Columbia University economist Jeffrey Sachs addressed a Rockefeller Chapel audience on Monday to discuss the challenges facing global development efforts. The talk, entitled “Ending Extreme Poverty,” was sponsored by Chicago Promise, which works under an organization called Millennium Promise that Sachs co-founded, as well as a number of University of Chicago organizations including the Human Rights Program, the Center for International Studies, and the School of Social Service Administration.
Millennium Promise is an organization dedicated to ending extreme poverty worldwide by the year 2025, and Chicago Promise is a local branch that works in partnership with a village in Kenya to alleviate poverty there.
Sachs, the director of the Earth Institute at Columbia University and special adviser to former United Nations Secretary General Kofi Annan, spoke of the need for solutions that alleviate extreme poverty and focused largely on the work done by Millennium Promise in sub-Saharan Africa. Sachs, showing optimism for the prospects of a fight against poverty, said that some solutions are “so simple it’s startling.”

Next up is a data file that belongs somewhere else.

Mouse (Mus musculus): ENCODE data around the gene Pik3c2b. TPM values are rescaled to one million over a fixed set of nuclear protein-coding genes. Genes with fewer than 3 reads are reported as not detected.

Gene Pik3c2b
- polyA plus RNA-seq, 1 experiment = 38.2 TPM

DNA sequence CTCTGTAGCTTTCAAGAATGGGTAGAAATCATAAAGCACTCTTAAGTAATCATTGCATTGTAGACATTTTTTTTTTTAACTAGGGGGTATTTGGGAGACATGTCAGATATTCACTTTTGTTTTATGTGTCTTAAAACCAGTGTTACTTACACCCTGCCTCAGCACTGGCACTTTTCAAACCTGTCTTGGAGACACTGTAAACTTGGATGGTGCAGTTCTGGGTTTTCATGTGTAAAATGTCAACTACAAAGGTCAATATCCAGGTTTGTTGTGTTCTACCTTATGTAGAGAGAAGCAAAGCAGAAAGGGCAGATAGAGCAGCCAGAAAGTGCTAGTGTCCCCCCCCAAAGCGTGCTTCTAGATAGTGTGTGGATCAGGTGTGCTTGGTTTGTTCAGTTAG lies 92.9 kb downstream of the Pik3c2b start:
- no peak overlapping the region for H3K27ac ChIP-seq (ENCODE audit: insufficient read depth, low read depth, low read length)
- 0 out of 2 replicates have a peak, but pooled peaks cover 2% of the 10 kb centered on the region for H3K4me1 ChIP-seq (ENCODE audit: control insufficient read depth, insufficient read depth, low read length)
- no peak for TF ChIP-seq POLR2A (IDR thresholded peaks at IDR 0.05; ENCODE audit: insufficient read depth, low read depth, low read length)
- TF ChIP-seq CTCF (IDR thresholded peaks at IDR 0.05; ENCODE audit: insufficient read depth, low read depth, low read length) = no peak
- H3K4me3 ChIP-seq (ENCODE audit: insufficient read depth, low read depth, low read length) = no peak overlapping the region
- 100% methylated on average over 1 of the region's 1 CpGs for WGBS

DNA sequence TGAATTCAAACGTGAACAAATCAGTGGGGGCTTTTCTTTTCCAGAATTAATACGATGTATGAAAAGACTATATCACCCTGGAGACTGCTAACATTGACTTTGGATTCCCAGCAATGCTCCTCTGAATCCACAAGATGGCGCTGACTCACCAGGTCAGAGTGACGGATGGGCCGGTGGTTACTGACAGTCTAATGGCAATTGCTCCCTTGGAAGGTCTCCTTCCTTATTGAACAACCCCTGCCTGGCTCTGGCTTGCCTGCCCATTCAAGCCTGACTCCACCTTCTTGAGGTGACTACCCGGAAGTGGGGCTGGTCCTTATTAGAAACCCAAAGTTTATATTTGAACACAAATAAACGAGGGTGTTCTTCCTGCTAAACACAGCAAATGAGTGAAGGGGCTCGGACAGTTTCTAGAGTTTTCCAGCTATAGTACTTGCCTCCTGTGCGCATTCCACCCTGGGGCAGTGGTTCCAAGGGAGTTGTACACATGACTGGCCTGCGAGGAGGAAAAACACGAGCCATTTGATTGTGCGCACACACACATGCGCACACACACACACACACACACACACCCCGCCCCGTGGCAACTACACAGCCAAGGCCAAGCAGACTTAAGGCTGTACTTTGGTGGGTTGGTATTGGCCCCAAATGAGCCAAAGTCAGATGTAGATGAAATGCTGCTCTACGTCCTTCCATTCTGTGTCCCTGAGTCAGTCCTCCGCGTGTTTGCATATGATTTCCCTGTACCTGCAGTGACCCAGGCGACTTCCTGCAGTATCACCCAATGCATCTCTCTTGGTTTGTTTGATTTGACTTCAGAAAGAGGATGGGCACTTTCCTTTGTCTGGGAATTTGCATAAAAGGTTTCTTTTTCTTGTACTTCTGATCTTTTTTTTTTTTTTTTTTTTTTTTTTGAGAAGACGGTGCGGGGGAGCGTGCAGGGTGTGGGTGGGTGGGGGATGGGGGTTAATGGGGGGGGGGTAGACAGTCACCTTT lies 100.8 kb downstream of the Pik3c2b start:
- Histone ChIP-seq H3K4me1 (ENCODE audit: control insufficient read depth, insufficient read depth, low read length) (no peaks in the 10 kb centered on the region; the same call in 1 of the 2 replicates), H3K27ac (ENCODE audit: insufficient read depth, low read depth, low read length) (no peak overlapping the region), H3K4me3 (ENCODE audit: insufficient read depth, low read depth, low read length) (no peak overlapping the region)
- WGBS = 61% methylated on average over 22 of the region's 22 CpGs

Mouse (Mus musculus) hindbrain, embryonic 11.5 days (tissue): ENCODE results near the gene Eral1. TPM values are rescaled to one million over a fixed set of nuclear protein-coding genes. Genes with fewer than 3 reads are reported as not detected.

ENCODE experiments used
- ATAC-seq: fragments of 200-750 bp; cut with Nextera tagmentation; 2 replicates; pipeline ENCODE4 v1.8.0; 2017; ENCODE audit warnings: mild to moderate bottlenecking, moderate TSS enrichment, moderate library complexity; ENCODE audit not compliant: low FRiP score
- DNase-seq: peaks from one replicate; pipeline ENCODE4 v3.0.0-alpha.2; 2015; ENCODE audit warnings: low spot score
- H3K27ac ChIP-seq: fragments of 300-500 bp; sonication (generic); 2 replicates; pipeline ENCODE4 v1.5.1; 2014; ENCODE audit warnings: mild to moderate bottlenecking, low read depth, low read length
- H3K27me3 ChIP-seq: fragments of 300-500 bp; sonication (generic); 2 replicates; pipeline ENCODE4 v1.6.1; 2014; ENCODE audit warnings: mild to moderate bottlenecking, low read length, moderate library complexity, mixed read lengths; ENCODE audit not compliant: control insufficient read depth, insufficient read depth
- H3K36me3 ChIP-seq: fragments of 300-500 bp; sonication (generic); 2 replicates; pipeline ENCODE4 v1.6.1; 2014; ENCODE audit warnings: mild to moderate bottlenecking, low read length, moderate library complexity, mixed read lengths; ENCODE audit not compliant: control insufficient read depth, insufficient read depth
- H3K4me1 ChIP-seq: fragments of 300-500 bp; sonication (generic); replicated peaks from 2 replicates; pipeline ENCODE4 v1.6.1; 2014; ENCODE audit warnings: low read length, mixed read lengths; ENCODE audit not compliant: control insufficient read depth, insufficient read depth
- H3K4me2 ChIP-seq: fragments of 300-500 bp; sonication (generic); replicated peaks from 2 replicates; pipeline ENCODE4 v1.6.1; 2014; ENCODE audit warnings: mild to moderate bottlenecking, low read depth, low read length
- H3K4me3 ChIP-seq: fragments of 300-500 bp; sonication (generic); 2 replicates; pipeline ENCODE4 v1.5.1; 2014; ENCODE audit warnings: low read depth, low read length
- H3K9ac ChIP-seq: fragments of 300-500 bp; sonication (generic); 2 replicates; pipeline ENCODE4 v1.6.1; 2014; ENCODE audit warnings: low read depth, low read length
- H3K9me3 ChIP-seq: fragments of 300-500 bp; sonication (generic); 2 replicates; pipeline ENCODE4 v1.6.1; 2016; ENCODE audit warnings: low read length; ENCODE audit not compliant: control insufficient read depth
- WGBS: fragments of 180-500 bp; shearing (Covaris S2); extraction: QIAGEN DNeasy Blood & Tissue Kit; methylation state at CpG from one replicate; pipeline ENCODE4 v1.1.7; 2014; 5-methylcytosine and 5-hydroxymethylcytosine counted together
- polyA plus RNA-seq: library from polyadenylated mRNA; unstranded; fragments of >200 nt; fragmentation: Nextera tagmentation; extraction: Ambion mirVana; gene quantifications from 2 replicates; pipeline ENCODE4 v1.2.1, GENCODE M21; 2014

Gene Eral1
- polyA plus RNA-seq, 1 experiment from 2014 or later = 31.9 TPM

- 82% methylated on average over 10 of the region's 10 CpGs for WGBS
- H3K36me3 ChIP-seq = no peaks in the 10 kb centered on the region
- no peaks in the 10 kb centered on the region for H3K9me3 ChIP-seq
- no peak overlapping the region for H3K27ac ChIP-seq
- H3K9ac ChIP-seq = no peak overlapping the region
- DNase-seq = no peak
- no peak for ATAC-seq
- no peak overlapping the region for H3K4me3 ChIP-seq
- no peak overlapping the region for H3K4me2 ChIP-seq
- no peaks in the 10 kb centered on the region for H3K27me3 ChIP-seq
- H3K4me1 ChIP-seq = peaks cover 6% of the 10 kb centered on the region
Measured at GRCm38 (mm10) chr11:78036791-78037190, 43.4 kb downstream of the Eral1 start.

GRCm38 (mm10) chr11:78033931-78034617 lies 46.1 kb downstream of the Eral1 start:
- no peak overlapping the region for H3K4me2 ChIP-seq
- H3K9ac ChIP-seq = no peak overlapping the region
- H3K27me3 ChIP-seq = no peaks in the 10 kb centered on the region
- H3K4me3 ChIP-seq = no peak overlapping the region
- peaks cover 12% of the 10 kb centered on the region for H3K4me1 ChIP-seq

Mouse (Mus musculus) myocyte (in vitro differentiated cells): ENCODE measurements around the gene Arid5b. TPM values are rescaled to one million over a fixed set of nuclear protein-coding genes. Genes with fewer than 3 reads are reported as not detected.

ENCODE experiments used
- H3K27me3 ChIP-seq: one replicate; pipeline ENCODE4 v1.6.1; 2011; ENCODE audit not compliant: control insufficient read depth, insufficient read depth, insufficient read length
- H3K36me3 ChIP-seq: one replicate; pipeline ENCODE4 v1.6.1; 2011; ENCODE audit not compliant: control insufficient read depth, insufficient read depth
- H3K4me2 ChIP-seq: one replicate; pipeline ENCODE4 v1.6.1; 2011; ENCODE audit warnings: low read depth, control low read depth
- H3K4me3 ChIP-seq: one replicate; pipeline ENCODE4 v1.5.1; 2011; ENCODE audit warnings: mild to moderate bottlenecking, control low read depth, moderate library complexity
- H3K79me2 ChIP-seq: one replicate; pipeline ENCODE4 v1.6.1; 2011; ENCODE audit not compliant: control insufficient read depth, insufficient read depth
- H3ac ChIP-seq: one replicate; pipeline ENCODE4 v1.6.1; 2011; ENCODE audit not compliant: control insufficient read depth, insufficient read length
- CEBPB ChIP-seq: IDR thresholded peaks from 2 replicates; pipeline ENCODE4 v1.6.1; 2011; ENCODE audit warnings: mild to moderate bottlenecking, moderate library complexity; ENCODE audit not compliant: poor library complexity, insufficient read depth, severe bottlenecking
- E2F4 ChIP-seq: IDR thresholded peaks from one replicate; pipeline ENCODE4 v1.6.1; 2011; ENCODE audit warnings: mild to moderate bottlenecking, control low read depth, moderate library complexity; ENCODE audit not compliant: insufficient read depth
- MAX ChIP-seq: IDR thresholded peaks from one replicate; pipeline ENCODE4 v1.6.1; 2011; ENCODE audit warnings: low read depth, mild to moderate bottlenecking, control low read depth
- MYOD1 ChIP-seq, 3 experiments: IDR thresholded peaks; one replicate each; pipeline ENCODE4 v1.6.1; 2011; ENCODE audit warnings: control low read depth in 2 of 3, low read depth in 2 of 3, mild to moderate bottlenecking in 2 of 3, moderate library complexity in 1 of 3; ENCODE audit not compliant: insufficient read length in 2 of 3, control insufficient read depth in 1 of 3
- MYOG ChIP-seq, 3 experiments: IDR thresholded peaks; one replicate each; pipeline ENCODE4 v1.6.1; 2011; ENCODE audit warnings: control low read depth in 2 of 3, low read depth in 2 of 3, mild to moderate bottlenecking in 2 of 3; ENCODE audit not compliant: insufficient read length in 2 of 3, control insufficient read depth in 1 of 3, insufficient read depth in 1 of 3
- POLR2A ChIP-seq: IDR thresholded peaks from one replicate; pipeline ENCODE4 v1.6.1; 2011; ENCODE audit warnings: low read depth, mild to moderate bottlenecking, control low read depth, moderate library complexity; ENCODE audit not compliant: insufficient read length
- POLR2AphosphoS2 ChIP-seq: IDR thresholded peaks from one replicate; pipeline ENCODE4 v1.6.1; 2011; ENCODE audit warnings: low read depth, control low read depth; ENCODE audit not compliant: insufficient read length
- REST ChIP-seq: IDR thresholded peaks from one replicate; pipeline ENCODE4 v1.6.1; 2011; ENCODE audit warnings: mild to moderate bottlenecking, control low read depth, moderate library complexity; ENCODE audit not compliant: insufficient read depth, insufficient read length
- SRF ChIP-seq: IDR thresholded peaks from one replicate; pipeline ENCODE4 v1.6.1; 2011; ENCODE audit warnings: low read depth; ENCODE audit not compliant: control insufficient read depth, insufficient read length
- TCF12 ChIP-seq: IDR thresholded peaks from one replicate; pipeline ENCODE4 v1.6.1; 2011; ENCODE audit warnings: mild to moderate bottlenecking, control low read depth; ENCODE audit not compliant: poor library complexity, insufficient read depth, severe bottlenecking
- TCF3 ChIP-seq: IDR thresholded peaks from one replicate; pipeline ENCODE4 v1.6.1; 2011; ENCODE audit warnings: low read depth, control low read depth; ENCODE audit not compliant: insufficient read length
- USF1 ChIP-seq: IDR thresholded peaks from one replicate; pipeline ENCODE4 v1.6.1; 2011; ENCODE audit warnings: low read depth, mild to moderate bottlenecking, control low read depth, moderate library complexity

Sachs said that the paradox of unequal wealth distribution between the developed and developing world is “resolvable and solvable,” and that “everywhere in the world people are ready to jump up and help out.”
Sachs criticized the priorities of the American government, however. In particular, he pointed out that the military spending allocated in the budget passed on Wednesday is 150 times greater than America’s total expenditures on Africa. In another criticism of American policies, he said that the amount of money spent by the Pentagon in one day, $1.5 billion, is exactly the amount needed to provide sleeping nets, which prevent malaria, to all of Africa. He emphasized that military action, including the U.S. air strikes in Somalia launched last month, cannot bring stability to Africa while poverty and hunger are still rampant.
While he accused governments of “watching people die like a spectator sport,” Sachs encouraged the audience to join the fight against extreme poverty. When asked what role young people could play, Sachs assigned ending extreme poverty by 2025 as homework for students, lightening the conversation by adding that the assignment is “open book, and you can work in groups.”